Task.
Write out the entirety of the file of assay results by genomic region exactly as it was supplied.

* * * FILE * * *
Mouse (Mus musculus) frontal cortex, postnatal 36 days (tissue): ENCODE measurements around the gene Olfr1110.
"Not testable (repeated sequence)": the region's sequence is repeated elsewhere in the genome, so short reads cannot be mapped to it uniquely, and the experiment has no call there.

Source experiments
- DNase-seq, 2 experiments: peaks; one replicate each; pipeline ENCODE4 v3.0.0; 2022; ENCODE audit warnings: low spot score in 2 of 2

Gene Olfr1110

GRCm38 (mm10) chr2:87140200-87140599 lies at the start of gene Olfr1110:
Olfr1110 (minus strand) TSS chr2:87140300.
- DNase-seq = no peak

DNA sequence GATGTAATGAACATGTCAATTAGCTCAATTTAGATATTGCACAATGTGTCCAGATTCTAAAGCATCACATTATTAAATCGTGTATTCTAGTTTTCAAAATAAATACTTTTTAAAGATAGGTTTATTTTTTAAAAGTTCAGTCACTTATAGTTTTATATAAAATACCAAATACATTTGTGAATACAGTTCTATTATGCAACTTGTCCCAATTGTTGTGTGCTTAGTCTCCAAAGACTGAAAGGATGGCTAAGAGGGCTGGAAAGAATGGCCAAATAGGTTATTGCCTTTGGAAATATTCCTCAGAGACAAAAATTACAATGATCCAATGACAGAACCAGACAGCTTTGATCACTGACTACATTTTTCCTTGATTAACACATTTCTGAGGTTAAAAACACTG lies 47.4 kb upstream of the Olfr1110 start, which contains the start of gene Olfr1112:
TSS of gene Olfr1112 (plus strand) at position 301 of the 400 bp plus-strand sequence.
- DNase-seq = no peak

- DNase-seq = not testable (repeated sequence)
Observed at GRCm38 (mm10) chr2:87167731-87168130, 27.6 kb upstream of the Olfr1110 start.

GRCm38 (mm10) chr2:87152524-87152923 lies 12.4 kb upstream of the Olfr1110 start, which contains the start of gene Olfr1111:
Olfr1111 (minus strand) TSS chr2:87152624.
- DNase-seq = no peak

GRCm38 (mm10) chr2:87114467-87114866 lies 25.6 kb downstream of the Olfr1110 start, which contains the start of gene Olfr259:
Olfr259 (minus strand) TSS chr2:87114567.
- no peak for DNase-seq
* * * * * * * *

Mouse (Mus musculus) frontal cortex, postnatal 36 days (tissue): ENCODE measurements around the gene Olfr1110.
"Not testable (repeated sequence)": the region's sequence is repeated elsewhere in the genome, so short reads cannot be mapped to it uniquely, and the experiment has no call there.

Source experiments
- DNase-seq, 2 experiments: peaks; one replicate each; pipeline ENCODE4 v3.0.0; 2022; ENCODE audit warnings: low spot score in 2 of 2

Gene Olfr1110

GRCm38 (mm10) chr2:87140200-87140599 lies at the start of gene Olfr1110:
Olfr1110 (minus strand) TSS chr2:87140300.
- DNase-seq = no peak

DNA sequence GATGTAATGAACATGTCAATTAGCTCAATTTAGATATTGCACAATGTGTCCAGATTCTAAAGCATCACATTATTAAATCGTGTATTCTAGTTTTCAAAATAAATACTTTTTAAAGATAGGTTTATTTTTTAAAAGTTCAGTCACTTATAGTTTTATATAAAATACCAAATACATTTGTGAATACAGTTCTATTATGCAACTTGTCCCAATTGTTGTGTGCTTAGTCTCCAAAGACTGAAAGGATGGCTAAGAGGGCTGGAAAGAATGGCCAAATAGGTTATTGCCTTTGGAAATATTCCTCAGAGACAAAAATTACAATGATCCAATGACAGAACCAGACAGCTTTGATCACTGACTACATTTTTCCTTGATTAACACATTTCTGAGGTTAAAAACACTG lies 47.4 kb upstream of the Olfr1110 start, which contains the start of gene Olfr1112:
TSS of gene Olfr1112 (plus strand) at position 301 of the 400 bp plus-strand sequence.
- DNase-seq = no peak

- DNase-seq = not testable (repeated sequence)
Observed at GRCm38 (mm10) chr2:87167731-87168130, 27.6 kb upstream of the Olfr1110 start.

GRCm38 (mm10) chr2:87152524-87152923 lies 12.4 kb upstream of the Olfr1110 start, which contains the start of gene Olfr1111:
Olfr1111 (minus strand) TSS chr2:87152624.
- DNase-seq = no peak

GRCm38 (mm10) chr2:87114467-87114866 lies 25.6 kb downstream of the Olfr1110 start, which contains the start of gene Olfr259:
Olfr259 (minus strand) TSS chr2:87114567.
- no peak for DNase-seq